5

I'm writing a text with some very long theorem-environments in it and I find the italicised theorems visually not pleasing when they are rather longish. So I'm using the definition theorem style most of the times. This however has disadvantage that it is pretty unclear when a theorem actually ends. I have tried the following:

\documentclass{book}
\usepackage{amsthm}
\parindent0pt

\theoremstyle{definition}
\newtheorem{theorem}{Theorem}
\newenvironment{thm}{\begin{theorem}}{\hfill$\diamond$\end{theorem}}

\begin{document}

\begin{thm} This is some long theorem. Lorem ipsum dolor sit amet, consetetur sadipscing elitr, sed diam nonumy eirmod tempor invidunt ut labore et dolore magna aliquyam erat, sed diam voluptua. At vero eos et accusam et justo duo dolores et ea rebum. Stet clita kasd gubergren, no sea takimata sanctus est Lorem ipsum dolor sit amet. 

\begin{enumerate}
\item Part A
\item Part B
\end{enumerate}

Lorem ipsum dolor sit amet, consetetur sadipscing elitr, sed diam nonumy eirmod tempor invidunt ut labore et dolore magna aliquyam erat, sed diam voluptua. At vero eos et accusam et justo duo dolores et ea rebum. Stet clita kasd gubergren, no sea takimata sanctus est Lorem ipsum dolor sit amet. \end{thm}

Here is some text not in the theorem anymore.

\begin{thm}
Here is some other theorem that ends with a list.
\begin{enumerate}
\item Part 1
\item Part 2 
\end{enumerate} 
\end{thm}

Some more text.

\end{document}

The result is: LaTeX document

I like the diamond indicator in theorem 1. It is not distracting and makes it very clear where the theorem actually ends. In theorem 2 however the position of the diamond looks a bit awkward.

What would you recommend in such situations?

5
  • This looks pretty good. – masu Nov 21 '13 at 8:45
  • 1
    What about using the ntheorem package? – Svend Tveskæg Nov 21 '13 at 8:50
  • 1
    Instead of marking the end of theorem-like environment with a little (and, in my opinion, fairly easy to overlook) symbol, you may want to consider encasing the theorem environment inside a quotation environment. However, this might not be satisfactory if your theorems contain wide display-equation material that doesn't fit inside the narrower text block of a quotation environment. – Mico Nov 21 '13 at 8:54
  • 1
    I'd simply use italics. Not only it clearly delimits the statement, but it makes it easier to find them when browsing the document. – egreg Nov 21 '13 at 10:01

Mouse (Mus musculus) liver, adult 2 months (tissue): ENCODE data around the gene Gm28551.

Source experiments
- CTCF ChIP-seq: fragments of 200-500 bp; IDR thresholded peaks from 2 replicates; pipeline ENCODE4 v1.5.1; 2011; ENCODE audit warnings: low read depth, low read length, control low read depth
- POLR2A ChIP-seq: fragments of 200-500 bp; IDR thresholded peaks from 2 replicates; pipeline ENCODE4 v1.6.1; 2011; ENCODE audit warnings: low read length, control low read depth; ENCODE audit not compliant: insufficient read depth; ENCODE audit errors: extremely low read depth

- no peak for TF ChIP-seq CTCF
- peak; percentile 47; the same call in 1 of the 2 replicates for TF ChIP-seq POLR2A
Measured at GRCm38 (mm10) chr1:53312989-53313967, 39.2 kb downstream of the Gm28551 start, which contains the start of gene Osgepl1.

• We sometimes use this in material written for non-mathematicians at universitylevel. Especially handy to mark the end of long running examples. For this we use ntheorem, quite easy. Another method is to color the theorems, here I'd recommend mdframed, it has a special \newtheorem-like macro to create these. Works quite well. – daleif Nov 21 '13 at 14:28
4

You can use the QED mechanism that amsthm provides: define an appropriate symbol, push a QED at the beginning of the theorem, pop it at the end. You can then put \qedhere somewhere if you need the marker earlier, and the final pop will then do nothing.

Sample output

\documentclass{book}
\usepackage{amsthm}
\parindent0pt

\newcommand{\thmsymbol}{\( \diamond \)}

\theoremstyle{definition}
\newtheorem{theorem}{Theorem}

\newenvironment{thm}{\begin{theorem}%
  \renewcommand{\qedsymbol}{\thmsymbol}\pushQED{\qed}}%
  {\popQED\end{theorem}}

\begin{document}

\begin{thm}
  This is some long theorem. Lorem ipsum dolor sit amet, consetetur
  sadipscing elitr, sed diam nonumy eirmod tempor invidunt ut labore
  et dolore magna aliquyam erat, sed diam voluptua. At vero eos et
  accusam et justo duo dolores et ea rebum. Stet clita kasd gubergren,
  no sea takimata sanctus est Lorem ipsum dolor sit amet.
  \begin{enumerate}
  \item Part A
  \item Part B
  \end{enumerate}

  Lorem ipsum dolor sit amet, consetetur sadipscing elitr, sed diam
  nonumy eirmod tempor invidunt ut labore et dolore magna aliquyam
  erat, sed diam voluptua. At vero eos et accusam et justo duo dolores
  et ea rebum. Stet clita kasd gubergren, no sea takimata sanctus est
  Lorem ipsum dolor sit amet.
\end{thm}

Here is some text not in the theorem anymore.

\begin{thm}
  Here is some other theorem that ends with a list.
  \begin{enumerate}
  \item Part 1
  \item Part 2 \qedhere
  \end{enumerate}
\end{thm}

Some more text.

\begin{proof}
  Exactly.
\end{proof}

\end{document}

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